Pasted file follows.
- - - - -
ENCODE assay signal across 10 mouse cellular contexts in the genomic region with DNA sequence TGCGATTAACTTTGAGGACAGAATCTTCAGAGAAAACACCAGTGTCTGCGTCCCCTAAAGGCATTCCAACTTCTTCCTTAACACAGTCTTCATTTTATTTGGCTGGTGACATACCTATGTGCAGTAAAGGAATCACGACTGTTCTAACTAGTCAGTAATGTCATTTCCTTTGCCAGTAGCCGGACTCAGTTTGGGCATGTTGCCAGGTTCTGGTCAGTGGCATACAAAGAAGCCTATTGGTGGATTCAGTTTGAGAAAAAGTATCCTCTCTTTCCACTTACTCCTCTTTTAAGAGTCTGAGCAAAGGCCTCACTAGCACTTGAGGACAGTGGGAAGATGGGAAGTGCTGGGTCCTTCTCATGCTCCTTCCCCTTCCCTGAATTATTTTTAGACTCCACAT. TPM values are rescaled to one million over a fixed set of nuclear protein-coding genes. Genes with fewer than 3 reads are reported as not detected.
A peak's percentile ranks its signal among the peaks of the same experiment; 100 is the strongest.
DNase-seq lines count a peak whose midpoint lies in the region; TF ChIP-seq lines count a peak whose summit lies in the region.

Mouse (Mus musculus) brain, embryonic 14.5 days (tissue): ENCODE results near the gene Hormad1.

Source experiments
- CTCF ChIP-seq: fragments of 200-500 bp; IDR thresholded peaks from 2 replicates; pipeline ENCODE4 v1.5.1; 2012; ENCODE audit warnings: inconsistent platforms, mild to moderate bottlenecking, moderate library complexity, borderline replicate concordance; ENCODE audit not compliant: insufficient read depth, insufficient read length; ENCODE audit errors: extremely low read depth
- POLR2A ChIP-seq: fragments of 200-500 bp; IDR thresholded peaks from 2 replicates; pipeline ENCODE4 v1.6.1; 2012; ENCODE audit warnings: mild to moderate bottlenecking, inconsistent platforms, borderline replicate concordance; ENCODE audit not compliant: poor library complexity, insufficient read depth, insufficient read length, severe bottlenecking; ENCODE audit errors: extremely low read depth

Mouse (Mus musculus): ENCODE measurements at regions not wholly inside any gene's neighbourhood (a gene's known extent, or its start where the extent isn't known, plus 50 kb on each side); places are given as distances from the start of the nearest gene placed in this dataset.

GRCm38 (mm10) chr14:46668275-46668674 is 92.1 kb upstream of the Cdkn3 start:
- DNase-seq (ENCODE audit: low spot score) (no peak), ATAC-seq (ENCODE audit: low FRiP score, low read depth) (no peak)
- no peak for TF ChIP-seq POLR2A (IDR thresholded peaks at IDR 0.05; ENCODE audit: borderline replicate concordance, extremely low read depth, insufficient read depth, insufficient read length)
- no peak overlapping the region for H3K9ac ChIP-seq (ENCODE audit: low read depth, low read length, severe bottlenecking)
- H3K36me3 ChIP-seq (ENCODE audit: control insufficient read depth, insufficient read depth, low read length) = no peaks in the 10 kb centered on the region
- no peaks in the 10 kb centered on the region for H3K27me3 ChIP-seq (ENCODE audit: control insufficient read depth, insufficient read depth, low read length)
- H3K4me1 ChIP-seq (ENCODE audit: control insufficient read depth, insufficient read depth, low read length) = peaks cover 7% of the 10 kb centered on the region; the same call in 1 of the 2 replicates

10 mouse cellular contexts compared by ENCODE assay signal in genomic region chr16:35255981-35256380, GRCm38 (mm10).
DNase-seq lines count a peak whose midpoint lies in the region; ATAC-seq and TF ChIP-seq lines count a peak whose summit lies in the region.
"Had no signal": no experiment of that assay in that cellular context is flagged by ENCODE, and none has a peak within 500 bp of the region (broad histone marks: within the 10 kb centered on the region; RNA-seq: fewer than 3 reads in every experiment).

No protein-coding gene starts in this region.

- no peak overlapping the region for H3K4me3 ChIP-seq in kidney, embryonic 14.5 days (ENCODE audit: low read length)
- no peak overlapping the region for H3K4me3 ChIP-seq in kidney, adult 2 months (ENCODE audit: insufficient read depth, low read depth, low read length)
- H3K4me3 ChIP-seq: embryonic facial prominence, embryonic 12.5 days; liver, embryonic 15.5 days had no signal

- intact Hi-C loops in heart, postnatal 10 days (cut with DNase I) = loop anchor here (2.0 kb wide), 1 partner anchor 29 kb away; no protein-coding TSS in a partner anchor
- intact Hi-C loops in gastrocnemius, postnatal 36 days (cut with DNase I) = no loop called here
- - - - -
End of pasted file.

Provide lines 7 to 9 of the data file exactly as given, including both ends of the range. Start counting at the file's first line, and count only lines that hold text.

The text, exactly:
- POLR2A ChIP-seq: fragments of 200-500 bp; IDR thresholded peaks from 2 replicates; pipeline ENCODE4 v1.6.1; 2012; ENCODE audit warnings: mild to moderate bottlenecking, inconsistent platforms, borderline replicate concordance; ENCODE audit not compliant: poor library complexity, insufficient read depth, insufficient read length, severe bottlenecking; ENCODE audit errors: extremely low read depth

Mouse (Mus musculus): ENCODE measurements at regions not wholly inside any gene's neighbourhood (a gene's known extent, or its start where the extent isn't known, plus 50 kb on each side); places are given as distances from the start of the nearest gene placed in this dataset.

GRCm38 (mm10) chr14:46668275-46668674 is 92.1 kb upstream of the Cdkn3 start: